They link to a BBC radio programme which precisely backs up what they say. Frankly, I find it utterly shocking that a serious organisation such as the IAM would produce such sloppy statistics.

I don't know if the Tories mean't this IAM report when putting in their motion (because they don't source their evidence, despite expecting others to take a scientific approach), but if they do, they should be ashamed of themselves.

Perhaps they just accept local evidence?

It did occur to me that the Tories might be saying you can only use local information on the impact of 20mph, because there are local factors which effect the outcome. This might be right.

But you'd then be in the scenario where

'you can't implement a policy because you have no evidence to back it up, and you will never get the evidence to back it up because you haven't implemented the policy'.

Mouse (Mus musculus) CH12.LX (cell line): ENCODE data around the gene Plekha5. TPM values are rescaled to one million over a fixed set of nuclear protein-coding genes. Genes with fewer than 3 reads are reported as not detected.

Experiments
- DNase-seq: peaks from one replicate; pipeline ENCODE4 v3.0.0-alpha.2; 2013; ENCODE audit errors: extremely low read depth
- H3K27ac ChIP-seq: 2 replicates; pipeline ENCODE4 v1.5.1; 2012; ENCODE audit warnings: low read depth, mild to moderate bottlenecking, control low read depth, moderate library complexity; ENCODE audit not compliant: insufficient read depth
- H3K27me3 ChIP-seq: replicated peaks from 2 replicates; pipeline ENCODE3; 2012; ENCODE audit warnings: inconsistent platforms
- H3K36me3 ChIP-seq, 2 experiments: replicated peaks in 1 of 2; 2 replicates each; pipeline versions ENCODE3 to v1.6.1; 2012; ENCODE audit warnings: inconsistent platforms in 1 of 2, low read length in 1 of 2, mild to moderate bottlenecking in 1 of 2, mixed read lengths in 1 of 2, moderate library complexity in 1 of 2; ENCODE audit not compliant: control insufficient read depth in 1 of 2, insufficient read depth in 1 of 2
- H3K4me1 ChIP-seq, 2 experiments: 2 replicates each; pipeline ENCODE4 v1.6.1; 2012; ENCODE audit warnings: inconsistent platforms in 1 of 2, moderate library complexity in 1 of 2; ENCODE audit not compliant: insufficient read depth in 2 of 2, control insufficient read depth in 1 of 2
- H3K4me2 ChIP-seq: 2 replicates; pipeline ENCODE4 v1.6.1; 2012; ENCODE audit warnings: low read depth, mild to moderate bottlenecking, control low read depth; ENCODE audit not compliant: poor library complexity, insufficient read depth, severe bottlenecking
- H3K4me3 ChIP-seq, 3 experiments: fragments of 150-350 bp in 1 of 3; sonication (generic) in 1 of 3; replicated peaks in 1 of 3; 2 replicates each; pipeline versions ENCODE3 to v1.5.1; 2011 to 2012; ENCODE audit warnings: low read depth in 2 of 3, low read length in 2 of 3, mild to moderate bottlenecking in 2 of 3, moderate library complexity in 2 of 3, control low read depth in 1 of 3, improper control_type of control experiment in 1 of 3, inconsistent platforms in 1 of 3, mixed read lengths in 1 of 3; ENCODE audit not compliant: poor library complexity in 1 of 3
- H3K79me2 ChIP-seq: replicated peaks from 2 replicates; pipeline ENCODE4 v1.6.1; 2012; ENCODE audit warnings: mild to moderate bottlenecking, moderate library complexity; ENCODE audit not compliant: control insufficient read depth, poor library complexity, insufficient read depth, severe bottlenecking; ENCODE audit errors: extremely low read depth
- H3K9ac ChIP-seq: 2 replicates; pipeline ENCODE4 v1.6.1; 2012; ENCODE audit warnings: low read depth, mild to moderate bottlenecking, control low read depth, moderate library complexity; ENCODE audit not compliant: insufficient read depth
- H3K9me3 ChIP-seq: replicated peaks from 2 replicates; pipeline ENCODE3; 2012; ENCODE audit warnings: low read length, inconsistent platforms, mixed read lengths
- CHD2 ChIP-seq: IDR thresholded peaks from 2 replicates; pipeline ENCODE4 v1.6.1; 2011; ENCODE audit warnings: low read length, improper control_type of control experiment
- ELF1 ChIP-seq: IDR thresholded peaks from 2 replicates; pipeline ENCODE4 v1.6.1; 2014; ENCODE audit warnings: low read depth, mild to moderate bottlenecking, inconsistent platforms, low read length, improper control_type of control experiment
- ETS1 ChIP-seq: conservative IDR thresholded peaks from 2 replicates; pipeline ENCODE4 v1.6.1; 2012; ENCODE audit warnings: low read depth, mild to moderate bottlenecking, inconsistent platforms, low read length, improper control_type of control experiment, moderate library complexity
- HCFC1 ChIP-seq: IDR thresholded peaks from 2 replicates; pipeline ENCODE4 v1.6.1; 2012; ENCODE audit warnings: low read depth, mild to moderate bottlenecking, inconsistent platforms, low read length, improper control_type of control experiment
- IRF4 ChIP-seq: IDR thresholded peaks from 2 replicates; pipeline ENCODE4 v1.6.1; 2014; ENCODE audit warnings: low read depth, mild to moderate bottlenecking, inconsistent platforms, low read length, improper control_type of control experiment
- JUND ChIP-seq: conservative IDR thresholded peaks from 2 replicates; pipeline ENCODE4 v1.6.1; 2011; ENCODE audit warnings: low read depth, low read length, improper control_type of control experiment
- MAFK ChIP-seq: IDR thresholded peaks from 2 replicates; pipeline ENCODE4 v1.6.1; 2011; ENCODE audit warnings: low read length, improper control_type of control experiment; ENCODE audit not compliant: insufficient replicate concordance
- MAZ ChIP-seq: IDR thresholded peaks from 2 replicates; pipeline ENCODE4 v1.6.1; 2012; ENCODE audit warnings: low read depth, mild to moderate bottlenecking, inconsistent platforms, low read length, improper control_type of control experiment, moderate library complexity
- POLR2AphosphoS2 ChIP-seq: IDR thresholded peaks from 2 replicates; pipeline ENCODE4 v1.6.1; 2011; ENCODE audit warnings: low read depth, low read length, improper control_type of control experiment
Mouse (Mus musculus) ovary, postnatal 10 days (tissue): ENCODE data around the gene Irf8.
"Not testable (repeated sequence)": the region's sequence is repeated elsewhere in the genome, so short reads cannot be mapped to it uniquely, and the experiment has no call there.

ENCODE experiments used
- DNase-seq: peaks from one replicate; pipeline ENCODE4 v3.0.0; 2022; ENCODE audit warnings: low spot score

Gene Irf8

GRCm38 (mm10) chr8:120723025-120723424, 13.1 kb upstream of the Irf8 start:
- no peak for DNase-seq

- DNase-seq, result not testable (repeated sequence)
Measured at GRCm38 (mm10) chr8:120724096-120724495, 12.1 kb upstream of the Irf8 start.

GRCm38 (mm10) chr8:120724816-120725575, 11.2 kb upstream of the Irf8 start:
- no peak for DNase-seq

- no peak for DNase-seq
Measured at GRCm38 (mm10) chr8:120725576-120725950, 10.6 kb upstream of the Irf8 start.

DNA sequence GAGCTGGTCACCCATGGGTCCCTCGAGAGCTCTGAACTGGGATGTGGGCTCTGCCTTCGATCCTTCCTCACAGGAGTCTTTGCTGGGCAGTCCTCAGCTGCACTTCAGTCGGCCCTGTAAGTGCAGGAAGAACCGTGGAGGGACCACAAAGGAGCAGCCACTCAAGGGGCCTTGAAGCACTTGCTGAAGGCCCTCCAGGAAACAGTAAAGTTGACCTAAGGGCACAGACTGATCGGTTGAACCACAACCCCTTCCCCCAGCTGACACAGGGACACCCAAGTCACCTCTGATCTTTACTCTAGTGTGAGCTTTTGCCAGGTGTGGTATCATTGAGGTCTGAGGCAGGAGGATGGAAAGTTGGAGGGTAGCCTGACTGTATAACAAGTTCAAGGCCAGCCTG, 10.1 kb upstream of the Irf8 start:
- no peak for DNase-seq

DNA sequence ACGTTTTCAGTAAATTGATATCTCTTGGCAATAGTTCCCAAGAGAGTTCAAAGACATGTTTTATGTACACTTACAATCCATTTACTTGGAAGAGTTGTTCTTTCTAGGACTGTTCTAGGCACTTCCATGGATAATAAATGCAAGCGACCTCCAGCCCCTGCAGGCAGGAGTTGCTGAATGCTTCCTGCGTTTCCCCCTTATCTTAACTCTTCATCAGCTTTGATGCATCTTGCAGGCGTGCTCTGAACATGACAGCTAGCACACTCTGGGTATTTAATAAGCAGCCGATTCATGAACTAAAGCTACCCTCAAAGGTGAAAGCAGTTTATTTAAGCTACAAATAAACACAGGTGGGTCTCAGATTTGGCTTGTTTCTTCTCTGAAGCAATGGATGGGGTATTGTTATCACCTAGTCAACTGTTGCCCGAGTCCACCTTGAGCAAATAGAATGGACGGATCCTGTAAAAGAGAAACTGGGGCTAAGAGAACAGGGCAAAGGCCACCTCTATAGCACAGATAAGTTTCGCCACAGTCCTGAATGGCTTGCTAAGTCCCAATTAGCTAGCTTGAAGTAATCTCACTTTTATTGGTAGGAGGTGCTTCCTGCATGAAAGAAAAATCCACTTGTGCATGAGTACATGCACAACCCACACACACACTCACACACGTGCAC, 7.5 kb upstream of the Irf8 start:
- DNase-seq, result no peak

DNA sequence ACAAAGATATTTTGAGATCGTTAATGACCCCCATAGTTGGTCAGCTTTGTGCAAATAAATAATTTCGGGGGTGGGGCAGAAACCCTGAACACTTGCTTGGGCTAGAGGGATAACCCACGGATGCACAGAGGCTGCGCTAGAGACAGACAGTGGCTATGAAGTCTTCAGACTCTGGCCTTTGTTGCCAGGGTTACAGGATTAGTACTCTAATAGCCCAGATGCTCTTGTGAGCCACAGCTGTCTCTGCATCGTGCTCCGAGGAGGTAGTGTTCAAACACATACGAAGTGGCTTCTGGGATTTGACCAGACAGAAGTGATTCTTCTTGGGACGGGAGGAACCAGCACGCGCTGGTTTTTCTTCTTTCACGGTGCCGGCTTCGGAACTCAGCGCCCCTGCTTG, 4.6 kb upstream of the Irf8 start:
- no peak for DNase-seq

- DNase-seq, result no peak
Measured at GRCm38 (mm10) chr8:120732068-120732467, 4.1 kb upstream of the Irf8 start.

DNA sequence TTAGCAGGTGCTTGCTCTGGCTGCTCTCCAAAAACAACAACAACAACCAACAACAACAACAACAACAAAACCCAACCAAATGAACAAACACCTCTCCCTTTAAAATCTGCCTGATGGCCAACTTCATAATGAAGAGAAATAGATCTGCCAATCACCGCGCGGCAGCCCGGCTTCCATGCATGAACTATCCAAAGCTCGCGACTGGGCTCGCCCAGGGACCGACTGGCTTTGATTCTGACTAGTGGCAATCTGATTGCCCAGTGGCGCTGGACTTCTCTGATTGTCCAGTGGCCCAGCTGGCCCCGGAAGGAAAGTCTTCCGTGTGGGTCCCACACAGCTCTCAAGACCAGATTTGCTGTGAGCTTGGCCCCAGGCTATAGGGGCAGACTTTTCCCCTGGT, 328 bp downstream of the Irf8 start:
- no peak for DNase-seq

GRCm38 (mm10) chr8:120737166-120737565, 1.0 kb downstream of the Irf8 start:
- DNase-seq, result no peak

I do hope the Tories apply the same logic to all their policies.

Peer-reviewed science says 20mph is good

Peer reviewed science is something a little more substantial than stuff you find with 'Mr Google'.

A report 'Go slow: an umbrella review of the effects of 20 mph zones and limits on health and health inequalities' Cairns/Warren/Garthwaite/Greig/Bambra University of Durham tell us

Five systematic reviews were included. Overall, they provide convincing evidence that these measures are effective in reducing accidents and injuries, traffic speed and volume, as well as improving perceptions of safety in two of the studies. There was also evidence that such interventions are potentially cost-effective.
and conclude